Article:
Global direct-selling giant Amway said it will expand its production capacity to 25 billion yuan (US$3 billion) in China, which will soon open its direct-selling industry.
The company, experiencing an especially good performance in China, will complete its expansion in April this year, according to Audie Wong, president of Amway (China) Co Ltd.
The current production capacity of Amway (China) is 16 billion yuan (US$1.93 billion).
The expansion of Amway's capacity is in line with its skyrocketing sales revenue in China.
Although detailed figures for 2004 have yet to be published, Wong estimated the annual growth will be as high as 50 per cent.
Amway's sales in China reached 10 billion yuan (US$1.21 billion) in 2003, rising from 6 billion yuan (US$725 million) in 2002.
Although Wong said it would be difficult to forecast this year's growth, all indications pointed to this staying in the fast lane.
Besides increasing its production capacity, the company will open between 40 and 50 new stores in China this year in addition to its current 140, he said.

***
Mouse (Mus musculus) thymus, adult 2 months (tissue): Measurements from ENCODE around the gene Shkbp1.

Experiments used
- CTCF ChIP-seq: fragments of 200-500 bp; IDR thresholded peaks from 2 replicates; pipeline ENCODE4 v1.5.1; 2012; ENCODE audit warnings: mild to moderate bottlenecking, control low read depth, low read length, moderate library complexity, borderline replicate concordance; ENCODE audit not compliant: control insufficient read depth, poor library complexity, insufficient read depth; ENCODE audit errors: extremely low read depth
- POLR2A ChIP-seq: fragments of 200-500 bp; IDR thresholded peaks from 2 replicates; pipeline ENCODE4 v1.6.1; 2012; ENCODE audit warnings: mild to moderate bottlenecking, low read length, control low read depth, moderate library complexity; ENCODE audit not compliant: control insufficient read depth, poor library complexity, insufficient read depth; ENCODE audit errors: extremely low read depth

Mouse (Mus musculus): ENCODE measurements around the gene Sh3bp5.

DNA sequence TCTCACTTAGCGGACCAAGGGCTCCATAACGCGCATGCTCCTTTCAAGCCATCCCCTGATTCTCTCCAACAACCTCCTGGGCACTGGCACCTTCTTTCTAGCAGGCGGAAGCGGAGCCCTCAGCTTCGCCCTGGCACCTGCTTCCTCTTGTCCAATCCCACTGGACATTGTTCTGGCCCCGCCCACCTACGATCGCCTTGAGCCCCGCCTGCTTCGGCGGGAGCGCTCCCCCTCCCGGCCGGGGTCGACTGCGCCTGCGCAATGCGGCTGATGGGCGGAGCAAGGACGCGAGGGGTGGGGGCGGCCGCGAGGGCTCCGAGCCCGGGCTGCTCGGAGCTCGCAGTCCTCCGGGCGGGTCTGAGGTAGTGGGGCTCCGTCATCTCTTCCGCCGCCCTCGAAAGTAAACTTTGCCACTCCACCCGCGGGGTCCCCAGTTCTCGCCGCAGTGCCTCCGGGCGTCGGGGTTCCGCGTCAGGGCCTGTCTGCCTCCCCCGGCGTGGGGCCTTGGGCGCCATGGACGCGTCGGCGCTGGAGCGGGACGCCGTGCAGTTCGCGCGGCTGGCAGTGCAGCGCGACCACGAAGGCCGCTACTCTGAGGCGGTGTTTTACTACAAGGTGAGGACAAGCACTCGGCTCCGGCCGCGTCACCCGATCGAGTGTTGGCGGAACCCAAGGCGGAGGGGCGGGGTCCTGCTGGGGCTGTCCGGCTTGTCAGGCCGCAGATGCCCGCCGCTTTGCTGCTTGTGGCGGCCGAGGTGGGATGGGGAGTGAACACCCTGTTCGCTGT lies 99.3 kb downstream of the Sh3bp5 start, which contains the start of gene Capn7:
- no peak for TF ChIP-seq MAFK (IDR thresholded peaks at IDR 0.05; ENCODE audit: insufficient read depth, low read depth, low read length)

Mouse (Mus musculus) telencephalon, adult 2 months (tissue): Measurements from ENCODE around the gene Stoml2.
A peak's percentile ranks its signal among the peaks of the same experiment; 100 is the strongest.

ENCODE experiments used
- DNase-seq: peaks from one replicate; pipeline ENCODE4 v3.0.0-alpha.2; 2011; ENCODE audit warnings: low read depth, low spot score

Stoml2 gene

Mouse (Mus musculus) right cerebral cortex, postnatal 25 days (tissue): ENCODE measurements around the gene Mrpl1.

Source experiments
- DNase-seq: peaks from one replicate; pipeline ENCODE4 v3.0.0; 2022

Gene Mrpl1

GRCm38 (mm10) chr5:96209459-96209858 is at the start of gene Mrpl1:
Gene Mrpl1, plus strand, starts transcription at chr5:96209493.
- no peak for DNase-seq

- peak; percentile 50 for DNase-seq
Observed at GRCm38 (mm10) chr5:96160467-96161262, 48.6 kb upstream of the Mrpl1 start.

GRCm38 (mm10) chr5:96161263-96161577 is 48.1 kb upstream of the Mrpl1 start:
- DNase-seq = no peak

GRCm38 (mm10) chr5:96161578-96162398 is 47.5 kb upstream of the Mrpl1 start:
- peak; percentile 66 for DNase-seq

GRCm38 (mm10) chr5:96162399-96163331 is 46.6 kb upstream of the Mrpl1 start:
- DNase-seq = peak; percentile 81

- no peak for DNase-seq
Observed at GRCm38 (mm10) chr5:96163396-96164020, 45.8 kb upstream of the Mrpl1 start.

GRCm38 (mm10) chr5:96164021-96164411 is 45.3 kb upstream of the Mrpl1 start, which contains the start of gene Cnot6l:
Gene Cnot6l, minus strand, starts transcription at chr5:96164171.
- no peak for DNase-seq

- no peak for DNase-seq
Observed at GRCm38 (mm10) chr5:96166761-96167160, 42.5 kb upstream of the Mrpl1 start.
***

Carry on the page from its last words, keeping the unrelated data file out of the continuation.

Substantial investment will be made this year in advertising and other brand-building activities.
The firm's 2005 budget will be 250 million yuan (US$30 million), according to Wong.
Related spending in 2004 totalled nearly 150 million yuan (US$18 million).
Nutrilite, a brand in Amway's nutrition food series, continues to be an important part of this, while Artistry, a brand for skincare products and cosmetics, will have a greater presence in Amway's brand-building efforts in China.
Artistry is expected to play an important part in increasing Amway's China business, said Wong, adding the company hoped Nutrilite and Artistry could develop in a balanced way.
Nutrilite currently accounts for more than half of Amway's sales in the Chinese market, while Artistry has a share of less than 20 per cent.
Amway's moves come as China prepares to lift its ban on direct-selling.
China will soon issue rules on the direct selling business although it missed the deadline of December 11 last year, which it promised to the World Trade Organization.
China imposed a ban on direct sales in 1998, saying it was hard to differentiate these from so called "pyramid sales," which had led to widespread fraud, consumer losses and social instability.
Ten foreign-funded direct-selling companies, including Amway, were allowed to continue their operations in China after 1998, but they had to changed their sales mode by selling goods through retail outlets and "non-employee" sales representatives.
"We have made good preparation for the opening," said Wong.
Source: China Daily